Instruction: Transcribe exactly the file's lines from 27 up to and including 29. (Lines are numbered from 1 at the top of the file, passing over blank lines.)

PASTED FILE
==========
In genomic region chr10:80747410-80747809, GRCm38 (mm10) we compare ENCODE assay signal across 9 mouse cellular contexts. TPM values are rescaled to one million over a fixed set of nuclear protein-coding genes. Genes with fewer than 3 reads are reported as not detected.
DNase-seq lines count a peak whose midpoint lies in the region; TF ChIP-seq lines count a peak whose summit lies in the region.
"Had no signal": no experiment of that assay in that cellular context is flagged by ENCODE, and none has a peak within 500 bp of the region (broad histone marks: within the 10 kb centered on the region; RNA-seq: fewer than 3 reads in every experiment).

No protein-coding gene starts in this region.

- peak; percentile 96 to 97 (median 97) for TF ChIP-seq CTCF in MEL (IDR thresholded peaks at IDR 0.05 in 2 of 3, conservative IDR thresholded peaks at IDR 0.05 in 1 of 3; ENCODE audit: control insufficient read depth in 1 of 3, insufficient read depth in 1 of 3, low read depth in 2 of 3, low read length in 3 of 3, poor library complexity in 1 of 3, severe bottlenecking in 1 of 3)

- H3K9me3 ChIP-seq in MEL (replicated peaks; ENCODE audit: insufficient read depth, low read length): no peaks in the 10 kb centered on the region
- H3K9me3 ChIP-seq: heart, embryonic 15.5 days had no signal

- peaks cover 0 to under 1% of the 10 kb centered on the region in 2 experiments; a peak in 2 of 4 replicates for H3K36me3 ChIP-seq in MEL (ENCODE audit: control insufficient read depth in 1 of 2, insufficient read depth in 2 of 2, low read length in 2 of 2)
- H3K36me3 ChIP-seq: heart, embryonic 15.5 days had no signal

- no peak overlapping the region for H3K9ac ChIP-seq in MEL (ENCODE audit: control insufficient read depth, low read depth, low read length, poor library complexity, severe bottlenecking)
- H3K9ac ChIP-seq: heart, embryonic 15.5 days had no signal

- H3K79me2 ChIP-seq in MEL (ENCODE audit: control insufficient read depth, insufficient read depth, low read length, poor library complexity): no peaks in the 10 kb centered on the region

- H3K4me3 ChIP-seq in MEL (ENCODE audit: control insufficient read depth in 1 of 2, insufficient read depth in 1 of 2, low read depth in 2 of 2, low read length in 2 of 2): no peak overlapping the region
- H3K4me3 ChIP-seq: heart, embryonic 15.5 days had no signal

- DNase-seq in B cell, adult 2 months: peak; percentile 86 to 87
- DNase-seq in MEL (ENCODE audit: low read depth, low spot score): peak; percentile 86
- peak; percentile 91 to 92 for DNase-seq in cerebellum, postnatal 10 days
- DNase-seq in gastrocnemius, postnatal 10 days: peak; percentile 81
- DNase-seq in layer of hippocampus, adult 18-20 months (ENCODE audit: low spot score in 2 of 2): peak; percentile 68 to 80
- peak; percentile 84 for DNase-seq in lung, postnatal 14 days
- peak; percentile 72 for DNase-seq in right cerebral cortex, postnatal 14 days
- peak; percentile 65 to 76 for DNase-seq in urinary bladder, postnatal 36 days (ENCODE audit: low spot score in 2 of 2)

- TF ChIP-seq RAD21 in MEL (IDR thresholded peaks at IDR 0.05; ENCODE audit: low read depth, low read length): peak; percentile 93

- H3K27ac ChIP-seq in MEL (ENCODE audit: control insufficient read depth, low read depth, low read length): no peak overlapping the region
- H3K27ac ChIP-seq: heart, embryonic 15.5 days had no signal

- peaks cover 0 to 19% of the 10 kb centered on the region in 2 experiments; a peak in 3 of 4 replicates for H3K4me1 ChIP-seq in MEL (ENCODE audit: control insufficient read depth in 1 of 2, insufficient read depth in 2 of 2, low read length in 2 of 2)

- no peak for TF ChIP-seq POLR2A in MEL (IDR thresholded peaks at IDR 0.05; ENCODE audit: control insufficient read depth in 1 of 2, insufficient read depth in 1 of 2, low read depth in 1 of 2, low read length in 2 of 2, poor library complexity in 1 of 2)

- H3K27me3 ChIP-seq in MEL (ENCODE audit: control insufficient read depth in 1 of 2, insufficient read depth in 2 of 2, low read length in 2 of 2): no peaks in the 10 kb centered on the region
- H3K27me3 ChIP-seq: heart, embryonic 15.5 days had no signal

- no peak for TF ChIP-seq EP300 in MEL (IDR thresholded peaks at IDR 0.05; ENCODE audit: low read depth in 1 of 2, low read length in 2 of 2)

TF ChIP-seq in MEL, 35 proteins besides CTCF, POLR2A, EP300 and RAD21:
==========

- no peak for TF ChIP-seq POLR2A in MEL (IDR thresholded peaks at IDR 0.05; ENCODE audit: control insufficient read depth in 1 of 2, insufficient read depth in 1 of 2, low read depth in 1 of 2, low read length in 2 of 2, poor library complexity in 1 of 2)

- H3K27me3 ChIP-seq in MEL (ENCODE audit: control insufficient read depth in 1 of 2, insufficient read depth in 2 of 2, low read length in 2 of 2): no peaks in the 10 kb centered on the region
- H3K27me3 ChIP-seq: heart, embryonic 15.5 days had no signal